Pregnant in a pandemic

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When I found out I was pregnant with my first child, I was ecstatic. I remember thinking how fun the spring and summer would be—planning a trip to the shore, having barbecues with friends and going to Opening Day. I was definitely going to buy one of those maternity shirts that read “Future Rookie of the Year” or “Little Slugger.” 

This is not what I had in mind. 

Never in a million years did I think my first pregnancy would be in the middle of a pandemic, but here we are. Some of my doctor appointments have been switched to telehealth, but I still venture to Pennsylvania Hospital for monthly check ups. 

Being seven months pregnant amid a worldwide pandemic is a strange place to be. I thought around this time I would be attending birthing classes and shopping for a crib. Instead, I’m scared to leave my house. I sanitize my groceries and even my mail. 

I try not to think too far ahead, but can’t help to worry considering the current climate. How will my delivery be affected? Will there be enough hospital beds? Am I more vulnerable to the COVID-19 virus and if I do get infected, will that endanger my baby?

But as grim as things can seem sometimes, I am lucky. I am healthy. I am home. And I have discovered a network of women out there who are going through the same situation. There are many resources available for pregnant women and many local organizations have shifted their programs and classes to a digital platform, making them accessible during the coronavirus crisis. I have listed some local and national resources below. 

Also, with Mother’s Day quickly approaching, I thought it would be an appropriate time to salute all of the amazing moms out there and especially the moms-to-be. It’s a scary time to be pregnant, and it’s certainly overwhelming, but eventually the world is going to rebound and recover—and until then, I find comfort in knowing that I’m not alone… and neither are you. 

Local Resources

The City of Philadelphia’s Healthy Start program offers support and resources to pregnant women and new mothers. Case managers can help provide childbirth education, breastfeeding support, parenting classes, support groups and can help those in need obtain affordable healthcare. Many of the services provided are available via telephone or online. This program is available to pregnant women and parents with children 18 months and younger who live in the following ZIP codes: 19104, 19131, 19151, 19143, 19142, 19145, 19139. For information, call 215-386-1298 or visit phila.gov/programs/healthy-start.

Maternity Care Coalition has helped more than 100,000 families in the Philadelphia area since its inception. The organization offers a plethora of services — family support, gently used clothing and childbirth classes to name a few — and focuses specifically on neighborhoods with high poverty and health disparities. The organization is currently supplying free cribs to those in need, allowing families to give their babies a safe place to sleep. To be eligible, families must live in the Greater Philadelphia area and mothers must be within eight weeks of their due date or recently delivered their baby. To request a crib delivery, call 215-989-3589. For information on Maternity Care Coalition’s many other services, visit maternitycarecoalition.org.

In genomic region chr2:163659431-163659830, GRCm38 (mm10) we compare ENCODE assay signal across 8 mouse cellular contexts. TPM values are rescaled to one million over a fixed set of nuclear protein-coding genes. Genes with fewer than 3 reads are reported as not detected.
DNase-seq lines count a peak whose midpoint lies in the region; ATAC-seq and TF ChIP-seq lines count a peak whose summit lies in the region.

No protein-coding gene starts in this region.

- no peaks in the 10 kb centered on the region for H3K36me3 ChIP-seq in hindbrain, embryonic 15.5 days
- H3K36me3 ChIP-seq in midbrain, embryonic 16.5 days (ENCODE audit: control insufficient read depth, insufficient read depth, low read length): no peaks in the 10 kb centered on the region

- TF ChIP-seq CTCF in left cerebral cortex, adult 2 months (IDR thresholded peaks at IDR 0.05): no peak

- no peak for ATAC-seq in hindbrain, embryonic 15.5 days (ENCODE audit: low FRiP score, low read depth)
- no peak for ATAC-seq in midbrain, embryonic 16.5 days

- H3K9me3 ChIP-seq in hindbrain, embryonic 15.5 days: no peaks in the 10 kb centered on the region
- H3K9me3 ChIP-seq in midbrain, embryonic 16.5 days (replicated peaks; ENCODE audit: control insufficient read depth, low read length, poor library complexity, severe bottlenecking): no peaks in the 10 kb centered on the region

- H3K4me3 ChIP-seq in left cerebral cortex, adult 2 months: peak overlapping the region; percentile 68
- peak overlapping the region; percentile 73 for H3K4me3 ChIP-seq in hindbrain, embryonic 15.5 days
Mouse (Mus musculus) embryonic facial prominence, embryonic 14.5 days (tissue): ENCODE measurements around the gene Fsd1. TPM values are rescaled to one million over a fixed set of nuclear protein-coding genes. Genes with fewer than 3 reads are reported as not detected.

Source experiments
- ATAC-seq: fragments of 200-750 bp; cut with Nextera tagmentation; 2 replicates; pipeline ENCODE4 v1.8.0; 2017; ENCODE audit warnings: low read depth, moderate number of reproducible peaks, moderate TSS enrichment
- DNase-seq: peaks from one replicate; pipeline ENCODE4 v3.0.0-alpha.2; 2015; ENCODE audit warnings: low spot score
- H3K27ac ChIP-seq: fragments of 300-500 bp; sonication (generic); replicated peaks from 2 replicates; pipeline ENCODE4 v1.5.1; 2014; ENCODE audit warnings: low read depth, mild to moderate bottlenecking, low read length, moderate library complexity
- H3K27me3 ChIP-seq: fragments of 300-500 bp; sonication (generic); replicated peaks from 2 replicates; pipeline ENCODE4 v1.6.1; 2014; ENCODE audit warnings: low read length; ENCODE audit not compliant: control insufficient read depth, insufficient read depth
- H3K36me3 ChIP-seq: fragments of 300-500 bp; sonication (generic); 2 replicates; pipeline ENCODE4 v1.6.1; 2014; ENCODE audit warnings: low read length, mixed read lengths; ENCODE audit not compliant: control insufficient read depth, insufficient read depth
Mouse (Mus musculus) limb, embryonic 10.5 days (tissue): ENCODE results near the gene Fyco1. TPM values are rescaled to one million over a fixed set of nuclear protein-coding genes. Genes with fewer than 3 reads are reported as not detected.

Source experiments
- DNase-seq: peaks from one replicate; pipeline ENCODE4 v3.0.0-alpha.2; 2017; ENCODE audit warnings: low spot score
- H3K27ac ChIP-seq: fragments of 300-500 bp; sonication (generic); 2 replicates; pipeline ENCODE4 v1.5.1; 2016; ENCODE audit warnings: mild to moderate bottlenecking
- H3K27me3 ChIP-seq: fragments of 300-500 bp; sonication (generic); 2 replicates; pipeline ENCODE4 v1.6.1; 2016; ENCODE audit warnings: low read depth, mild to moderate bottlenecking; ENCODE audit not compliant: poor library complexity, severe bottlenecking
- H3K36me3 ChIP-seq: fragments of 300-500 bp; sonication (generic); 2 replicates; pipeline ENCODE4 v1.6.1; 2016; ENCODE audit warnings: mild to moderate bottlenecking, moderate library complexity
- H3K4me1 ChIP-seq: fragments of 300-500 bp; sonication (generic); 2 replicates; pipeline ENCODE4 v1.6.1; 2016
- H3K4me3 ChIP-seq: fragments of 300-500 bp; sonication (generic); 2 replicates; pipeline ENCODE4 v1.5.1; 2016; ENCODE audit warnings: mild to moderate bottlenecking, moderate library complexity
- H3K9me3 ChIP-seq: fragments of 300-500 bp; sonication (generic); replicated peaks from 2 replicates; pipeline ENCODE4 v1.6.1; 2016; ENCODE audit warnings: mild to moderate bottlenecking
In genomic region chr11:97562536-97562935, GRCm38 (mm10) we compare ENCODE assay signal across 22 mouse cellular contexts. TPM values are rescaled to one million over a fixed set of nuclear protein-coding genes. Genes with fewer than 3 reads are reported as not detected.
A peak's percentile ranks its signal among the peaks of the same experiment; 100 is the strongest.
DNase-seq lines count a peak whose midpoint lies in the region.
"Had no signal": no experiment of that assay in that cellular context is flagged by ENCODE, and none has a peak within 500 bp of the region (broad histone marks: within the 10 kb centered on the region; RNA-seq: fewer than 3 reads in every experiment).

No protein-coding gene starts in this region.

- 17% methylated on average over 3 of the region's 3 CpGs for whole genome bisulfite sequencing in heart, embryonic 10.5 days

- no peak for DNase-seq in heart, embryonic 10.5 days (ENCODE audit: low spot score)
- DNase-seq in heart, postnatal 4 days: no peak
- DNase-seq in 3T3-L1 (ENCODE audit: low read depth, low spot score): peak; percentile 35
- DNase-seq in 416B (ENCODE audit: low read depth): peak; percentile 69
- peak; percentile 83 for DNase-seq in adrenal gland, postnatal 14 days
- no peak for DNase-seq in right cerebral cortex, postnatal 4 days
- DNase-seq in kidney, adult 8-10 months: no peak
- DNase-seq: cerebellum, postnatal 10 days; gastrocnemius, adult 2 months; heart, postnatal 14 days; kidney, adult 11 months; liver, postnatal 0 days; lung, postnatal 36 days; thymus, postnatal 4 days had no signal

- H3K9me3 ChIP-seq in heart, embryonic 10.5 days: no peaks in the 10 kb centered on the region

The City of Philadelphia is distributing free baby food and diapers to families in need during the coronavirus outbreak. Residents are eligible and can pick up food and supplies at various sites throughout the city. Many sites require appointments, so those interested are encouraged to call ahead of time. A complete list of sites can be found at on the city’s website.  

Guide to Breastfeeding

Pacify offers information and advice from professional breastfeeding experts to help expecting and new mothers. Services are accessible through an app or also via web and are available in English and Spanish. Those interested can enter the enrollment code PHILLY at signup for free access. 

Seeking Support

Being pregnant during a pandemic can feel extremely isolating—especially considering Philadelphia’s stay-at-home order. Reading articles and researching specific questions can certainly be helpful, but being able to talk to someone going through a similar situation can provide a different — and much needed — type of relief and comfort. 

Children’s Hospital of Philadelphia has listed resources for online support groups gathered by the Center for Fetal Diagnosis and Treatment. They are designed for new and expecting parents, and many focus on specific situations. For example, there are support groups offered for different age groups, demographics, high-risk pregnancies, working moms, postpartum dads and more. During pregnancy, social connection is vital. And while it is certainly challenging in today’s climate, these resources can help. 

For a list of online support groups, visit CHOP’s website

Staying Informed

Many health departments and organizations have compiled a wealth of information to help answer questions and ease anxieties that many pregnant women are currently experiencing. Below are credible sources that can help answer common questions for new and expecting mothers. 

Centers for Disease Control and Prevention

World Health Organization

American College of Obstetricians and Gynecologists

National Perinatal Association

Pennsylvania Department of Health

Moms Rising

 

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